Cloaked in a history of several hundred years and said to house the deities Ikushima and Tarushima, guardian gods of the land and earth, Ikukunitama shrine is a popular spot for visitors and worshippers alike. The shrine used to lie on what is now Osaka Castle, but was burned to the ground and relocated to its current location in 1583. Suffering damage during WWII, the present shrine was rebuilt with concrete and a copper roof, but retains the unique and innovative Ikutama-zukuri style in its main pavilion.
Normally a relatively tranquil shrine, Ikukunitama comes alive during a few key summer festivals. The first of which, taking place June 30th, is the Oharai ceremony meant to drive away bad luck and disease. On July 11th and 12th, the Ikutama Summer Festival is held in which visitors can enjoy performances like lion dances and portable shrine processions in addition to drumming and various food stalls.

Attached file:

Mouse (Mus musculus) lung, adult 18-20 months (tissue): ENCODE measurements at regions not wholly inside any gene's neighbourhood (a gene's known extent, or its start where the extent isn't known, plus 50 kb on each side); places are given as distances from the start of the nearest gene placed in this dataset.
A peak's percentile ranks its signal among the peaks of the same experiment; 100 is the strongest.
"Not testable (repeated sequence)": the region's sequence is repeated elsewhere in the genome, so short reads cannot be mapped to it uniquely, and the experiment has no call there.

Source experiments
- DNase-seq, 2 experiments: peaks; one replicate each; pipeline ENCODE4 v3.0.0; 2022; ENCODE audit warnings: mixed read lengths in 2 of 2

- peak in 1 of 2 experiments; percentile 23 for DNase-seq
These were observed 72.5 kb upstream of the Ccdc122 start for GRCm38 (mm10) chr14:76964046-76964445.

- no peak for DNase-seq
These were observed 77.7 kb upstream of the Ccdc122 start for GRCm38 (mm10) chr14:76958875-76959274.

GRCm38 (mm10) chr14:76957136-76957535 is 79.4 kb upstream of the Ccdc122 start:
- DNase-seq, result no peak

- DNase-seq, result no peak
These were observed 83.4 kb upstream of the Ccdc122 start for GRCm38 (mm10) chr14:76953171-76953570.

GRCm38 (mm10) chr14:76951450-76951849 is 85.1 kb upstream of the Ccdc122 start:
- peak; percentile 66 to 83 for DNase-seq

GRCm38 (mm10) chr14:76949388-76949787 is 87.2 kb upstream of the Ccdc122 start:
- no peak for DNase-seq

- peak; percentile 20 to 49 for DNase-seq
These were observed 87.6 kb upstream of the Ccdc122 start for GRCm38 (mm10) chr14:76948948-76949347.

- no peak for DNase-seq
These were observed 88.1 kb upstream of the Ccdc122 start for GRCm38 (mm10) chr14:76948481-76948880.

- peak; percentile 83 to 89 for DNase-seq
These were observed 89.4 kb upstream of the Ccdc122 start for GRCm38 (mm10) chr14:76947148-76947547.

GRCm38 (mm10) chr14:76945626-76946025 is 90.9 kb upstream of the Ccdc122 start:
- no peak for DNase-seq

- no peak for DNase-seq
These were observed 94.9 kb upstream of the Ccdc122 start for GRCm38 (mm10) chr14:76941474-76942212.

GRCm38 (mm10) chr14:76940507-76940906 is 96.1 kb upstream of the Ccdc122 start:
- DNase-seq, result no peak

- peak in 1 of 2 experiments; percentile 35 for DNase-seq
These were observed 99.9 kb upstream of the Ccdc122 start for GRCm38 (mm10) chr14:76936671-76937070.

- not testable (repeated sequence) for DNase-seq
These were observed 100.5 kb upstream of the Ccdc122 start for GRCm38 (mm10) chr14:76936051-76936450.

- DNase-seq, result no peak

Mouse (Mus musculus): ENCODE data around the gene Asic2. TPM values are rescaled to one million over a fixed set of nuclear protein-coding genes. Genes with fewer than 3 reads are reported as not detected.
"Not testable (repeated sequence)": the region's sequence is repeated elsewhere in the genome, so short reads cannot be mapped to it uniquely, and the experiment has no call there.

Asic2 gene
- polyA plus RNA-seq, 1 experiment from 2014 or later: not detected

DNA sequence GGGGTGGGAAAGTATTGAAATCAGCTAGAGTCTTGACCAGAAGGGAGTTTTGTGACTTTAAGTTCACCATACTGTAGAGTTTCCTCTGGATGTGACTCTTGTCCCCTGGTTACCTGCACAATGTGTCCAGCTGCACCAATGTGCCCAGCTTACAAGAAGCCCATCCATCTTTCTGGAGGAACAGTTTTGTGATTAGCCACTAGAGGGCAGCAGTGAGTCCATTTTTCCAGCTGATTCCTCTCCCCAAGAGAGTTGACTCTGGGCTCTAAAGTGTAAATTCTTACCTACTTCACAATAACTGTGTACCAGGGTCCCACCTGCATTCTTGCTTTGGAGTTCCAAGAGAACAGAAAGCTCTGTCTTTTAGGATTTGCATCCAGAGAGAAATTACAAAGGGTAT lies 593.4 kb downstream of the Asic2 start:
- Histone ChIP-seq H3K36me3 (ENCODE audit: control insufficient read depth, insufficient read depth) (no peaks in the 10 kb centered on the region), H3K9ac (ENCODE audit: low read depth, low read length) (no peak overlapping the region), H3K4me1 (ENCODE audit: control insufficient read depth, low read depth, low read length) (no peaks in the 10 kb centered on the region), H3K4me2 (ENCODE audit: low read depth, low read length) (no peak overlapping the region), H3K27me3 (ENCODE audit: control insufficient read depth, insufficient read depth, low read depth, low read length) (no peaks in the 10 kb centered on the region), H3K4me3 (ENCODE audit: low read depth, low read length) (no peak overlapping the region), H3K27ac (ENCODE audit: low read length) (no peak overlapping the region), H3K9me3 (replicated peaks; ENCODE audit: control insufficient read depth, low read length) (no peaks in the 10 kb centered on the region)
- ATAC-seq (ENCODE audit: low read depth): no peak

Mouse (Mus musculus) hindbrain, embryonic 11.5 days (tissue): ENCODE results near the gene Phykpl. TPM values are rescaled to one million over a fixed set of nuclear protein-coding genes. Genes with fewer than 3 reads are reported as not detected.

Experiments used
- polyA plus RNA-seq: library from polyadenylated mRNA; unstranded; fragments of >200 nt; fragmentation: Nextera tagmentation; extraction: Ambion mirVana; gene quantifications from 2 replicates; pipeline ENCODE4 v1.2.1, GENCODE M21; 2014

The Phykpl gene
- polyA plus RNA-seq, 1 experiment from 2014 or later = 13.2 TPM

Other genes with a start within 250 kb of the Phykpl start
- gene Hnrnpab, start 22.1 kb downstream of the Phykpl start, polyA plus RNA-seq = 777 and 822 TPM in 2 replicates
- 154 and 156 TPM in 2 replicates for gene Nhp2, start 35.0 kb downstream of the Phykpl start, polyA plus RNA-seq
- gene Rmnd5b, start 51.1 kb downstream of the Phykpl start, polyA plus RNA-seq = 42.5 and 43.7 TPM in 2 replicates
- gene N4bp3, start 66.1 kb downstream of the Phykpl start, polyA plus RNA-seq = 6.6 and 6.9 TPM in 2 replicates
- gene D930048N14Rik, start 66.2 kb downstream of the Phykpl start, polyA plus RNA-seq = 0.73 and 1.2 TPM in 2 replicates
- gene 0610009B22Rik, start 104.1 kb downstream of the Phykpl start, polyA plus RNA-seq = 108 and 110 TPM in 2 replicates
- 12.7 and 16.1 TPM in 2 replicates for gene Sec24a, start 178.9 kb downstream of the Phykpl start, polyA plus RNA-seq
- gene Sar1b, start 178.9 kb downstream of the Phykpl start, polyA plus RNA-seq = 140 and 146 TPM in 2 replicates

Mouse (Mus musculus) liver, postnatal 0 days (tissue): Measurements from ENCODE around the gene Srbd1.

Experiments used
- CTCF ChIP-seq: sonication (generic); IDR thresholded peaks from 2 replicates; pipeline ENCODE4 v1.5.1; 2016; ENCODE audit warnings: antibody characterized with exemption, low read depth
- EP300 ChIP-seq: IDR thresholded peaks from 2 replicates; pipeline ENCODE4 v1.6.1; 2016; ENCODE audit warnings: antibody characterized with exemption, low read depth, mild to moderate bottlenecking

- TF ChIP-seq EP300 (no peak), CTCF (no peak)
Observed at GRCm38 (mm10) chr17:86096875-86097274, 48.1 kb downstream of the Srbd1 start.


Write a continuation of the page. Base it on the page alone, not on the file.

Perhaps the most popular event is the Hikohachi Festival held on the first Saturday of September. This event honors Hikohachi Yonezawa, the originator of the Kamikata Rakugo storytelling technique (rakugo is an art in which stories are told in a unique and often comedic manner meant to entertain and enthrall audiences). In addition to the main event, there is a small fair with several interesting games for children.
Whether you come for an exciting festival or choose to stop by for a calm and serene morning before heading off to the bustle of nearby Kuromon Ichiba Market, Ikukunitama Shrine is a perfect stop during your trip to Osaka.
Address: 13-9, I-Kutamacho, TennojI-Ku, Osaka, Osaka Prefecture
Directions: 5 minutes from Tanimachi-9 chome station on the subway Tanimachi line or a 10-minute walk from Uehonmachi station on the Kintetsu Osaka line
Hours: 9:00 – 17:00